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East Valley K9 Services


Training Tidbit October 2023

Training Tidbit October 2023

The Value of a Place Cue:
By Aly Straw

One of the most valuable training skills I believe you can teach your dog is a “place” cue because it has a wide variety of uses in and out of the home. This cue teaches your dog to go to a designated spot when asked, and to stay there until they are released. Not only is this skill practical, it also teaches your dog how to settle without always having to resort to confinement (such as kenneling) in addition to providing mental enrichment as the dog focusses on listening for their release cue. When we teach this cue in our Leadership and Obedience class, we instruct students to apply the “place” cue to multiple objects- a dog bed, a portable mat, a couch (if they’re allowed on furniture). By doing this the dog learns to generalize that “place” means they go wherever their handler pointed and settle there; which makes it very handy outside of the home. You can bring a mat with you and apply this skill anywhere; which can take a lot of pressure off of constantly having to keep track of your dog (and prevent them from table surfing at a dog friendly cafe or a friend’s house).

For all of the uses we can make outside of the home, “place” cue’s value in the home should not be overlooked! It provides a way to build door manners, dinner manners, and kitchen manners. You can make a habit of asking for “place” and rewarding when the family gathers for meals, when you’re in the kitchen making a meal, and when the doorbell rings/guests arrive. One application I’ve found particularly valuable is using it while integrating new dogs into the same household. You can have a dog performing this skill while the other dog roams the house. It can teach both dogs to settle outside of the kennel, while also giving a new dog time to explore without the pressure of the resident dog hovering over them.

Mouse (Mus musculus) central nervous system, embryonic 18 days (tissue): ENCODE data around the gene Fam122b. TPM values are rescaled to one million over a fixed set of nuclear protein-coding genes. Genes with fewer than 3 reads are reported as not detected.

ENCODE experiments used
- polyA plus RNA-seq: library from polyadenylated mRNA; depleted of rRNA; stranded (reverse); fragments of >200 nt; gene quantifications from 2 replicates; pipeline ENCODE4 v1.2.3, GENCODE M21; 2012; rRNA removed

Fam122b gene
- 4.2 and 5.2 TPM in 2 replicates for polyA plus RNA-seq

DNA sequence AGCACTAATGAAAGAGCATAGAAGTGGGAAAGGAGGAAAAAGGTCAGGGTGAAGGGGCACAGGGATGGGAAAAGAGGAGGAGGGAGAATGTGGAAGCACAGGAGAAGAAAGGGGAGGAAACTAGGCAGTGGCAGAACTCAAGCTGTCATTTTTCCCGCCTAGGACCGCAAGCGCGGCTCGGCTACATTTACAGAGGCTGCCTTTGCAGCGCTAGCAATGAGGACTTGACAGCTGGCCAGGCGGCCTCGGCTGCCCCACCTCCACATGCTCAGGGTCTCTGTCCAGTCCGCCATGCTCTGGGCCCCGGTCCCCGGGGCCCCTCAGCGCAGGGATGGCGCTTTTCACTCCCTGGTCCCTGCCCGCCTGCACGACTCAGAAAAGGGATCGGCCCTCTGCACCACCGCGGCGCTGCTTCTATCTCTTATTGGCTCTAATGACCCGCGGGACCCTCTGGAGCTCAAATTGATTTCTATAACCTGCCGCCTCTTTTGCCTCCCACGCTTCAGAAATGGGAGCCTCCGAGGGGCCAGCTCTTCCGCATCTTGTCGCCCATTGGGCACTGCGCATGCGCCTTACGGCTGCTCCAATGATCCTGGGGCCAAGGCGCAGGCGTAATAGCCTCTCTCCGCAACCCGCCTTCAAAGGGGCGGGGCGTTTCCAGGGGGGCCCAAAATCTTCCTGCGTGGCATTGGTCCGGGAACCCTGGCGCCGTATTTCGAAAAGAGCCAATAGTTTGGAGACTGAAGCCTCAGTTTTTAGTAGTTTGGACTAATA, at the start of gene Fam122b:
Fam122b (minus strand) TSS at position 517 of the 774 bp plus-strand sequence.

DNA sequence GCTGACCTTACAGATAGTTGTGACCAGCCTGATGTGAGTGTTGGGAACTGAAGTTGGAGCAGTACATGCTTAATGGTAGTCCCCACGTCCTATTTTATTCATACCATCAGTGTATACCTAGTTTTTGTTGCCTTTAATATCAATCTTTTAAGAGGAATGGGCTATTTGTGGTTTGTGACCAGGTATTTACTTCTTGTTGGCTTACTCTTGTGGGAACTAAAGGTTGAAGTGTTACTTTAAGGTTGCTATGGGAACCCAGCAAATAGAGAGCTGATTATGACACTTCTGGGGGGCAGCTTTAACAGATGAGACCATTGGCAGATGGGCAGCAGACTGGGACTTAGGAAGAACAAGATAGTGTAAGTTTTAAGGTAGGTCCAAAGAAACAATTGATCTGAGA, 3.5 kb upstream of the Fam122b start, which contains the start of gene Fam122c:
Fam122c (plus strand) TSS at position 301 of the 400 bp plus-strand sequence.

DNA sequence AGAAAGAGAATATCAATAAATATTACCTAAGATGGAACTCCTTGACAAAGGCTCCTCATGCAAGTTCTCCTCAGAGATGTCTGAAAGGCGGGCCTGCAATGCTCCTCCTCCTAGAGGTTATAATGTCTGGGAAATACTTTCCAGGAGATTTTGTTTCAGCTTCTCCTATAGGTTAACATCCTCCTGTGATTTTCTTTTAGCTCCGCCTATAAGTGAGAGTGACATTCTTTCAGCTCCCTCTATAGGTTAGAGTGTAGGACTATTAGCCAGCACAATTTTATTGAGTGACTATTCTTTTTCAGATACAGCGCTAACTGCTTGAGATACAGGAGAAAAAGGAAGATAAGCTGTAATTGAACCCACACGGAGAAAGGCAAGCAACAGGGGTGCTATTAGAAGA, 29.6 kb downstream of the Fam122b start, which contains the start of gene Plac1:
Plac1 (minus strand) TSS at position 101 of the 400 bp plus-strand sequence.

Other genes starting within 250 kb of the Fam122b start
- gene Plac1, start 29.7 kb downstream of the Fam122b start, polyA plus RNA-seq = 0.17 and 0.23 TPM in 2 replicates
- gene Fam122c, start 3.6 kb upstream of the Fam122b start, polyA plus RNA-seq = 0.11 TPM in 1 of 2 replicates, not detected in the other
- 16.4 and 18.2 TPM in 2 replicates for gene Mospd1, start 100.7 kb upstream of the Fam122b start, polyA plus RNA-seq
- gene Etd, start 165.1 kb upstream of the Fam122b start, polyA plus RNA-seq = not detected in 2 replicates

There are a few things that can help build a solid “place” with your dog. Make sure you start small! Do this in short bursts with low distraction; then, you can build up to longer durations and higher levels of distraction. By starting small, you can proof the skill and almost make it reflexive. You should also always make sure to release your dog when you are ready to let them do what they want. If you allow them to release themselves, it can become more challenging to keep them maintaining this cue for longer durations with more distractions. When you always apply a release cue (free, break, release, etc…) your dog learns to wait for it because they know you will always tell them when they can get up. I also recommend not to leave your dog in place for consistently long periods of time as it can make them aversive to the cue, and runs the risk of creating neurotic behavior.


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